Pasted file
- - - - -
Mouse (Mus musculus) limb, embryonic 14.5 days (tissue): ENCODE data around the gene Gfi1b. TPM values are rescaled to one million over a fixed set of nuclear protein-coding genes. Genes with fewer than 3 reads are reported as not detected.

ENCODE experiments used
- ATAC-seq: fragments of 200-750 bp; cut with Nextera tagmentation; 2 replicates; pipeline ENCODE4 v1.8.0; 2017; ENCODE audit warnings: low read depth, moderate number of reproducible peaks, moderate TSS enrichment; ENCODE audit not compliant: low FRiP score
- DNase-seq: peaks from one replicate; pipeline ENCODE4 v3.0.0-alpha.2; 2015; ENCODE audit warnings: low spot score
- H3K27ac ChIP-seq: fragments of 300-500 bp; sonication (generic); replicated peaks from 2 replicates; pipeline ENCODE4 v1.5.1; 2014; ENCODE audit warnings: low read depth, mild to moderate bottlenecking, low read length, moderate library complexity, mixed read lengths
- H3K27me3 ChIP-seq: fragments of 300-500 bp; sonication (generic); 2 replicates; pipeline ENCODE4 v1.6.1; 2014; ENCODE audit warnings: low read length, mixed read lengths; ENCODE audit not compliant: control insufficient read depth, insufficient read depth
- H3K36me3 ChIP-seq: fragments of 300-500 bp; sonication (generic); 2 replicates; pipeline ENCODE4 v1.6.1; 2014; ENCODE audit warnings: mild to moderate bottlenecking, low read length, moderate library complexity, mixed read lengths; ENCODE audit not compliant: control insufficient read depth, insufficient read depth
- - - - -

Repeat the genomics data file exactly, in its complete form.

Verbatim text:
Mouse (Mus musculus) limb, embryonic 14.5 days (tissue): ENCODE data around the gene Gfi1b. TPM values are rescaled to one million over a fixed set of nuclear protein-coding genes. Genes with fewer than 3 reads are reported as not detected.

ENCODE experiments used
- ATAC-seq: fragments of 200-750 bp; cut with Nextera tagmentation; 2 replicates; pipeline ENCODE4 v1.8.0; 2017; ENCODE audit warnings: low read depth, moderate number of reproducible peaks, moderate TSS enrichment; ENCODE audit not compliant: low FRiP score
- DNase-seq: peaks from one replicate; pipeline ENCODE4 v3.0.0-alpha.2; 2015; ENCODE audit warnings: low spot score
- H3K27ac ChIP-seq: fragments of 300-500 bp; sonication (generic); replicated peaks from 2 replicates; pipeline ENCODE4 v1.5.1; 2014; ENCODE audit warnings: low read depth, mild to moderate bottlenecking, low read length, moderate library complexity, mixed read lengths
- H3K27me3 ChIP-seq: fragments of 300-500 bp; sonication (generic); 2 replicates; pipeline ENCODE4 v1.6.1; 2014; ENCODE audit warnings: low read length, mixed read lengths; ENCODE audit not compliant: control insufficient read depth, insufficient read depth
- H3K36me3 ChIP-seq: fragments of 300-500 bp; sonication (generic); 2 replicates; pipeline ENCODE4 v1.6.1; 2014; ENCODE audit warnings: mild to moderate bottlenecking, low read length, moderate library complexity, mixed read lengths; ENCODE audit not compliant: control insufficient read depth, insufficient read depth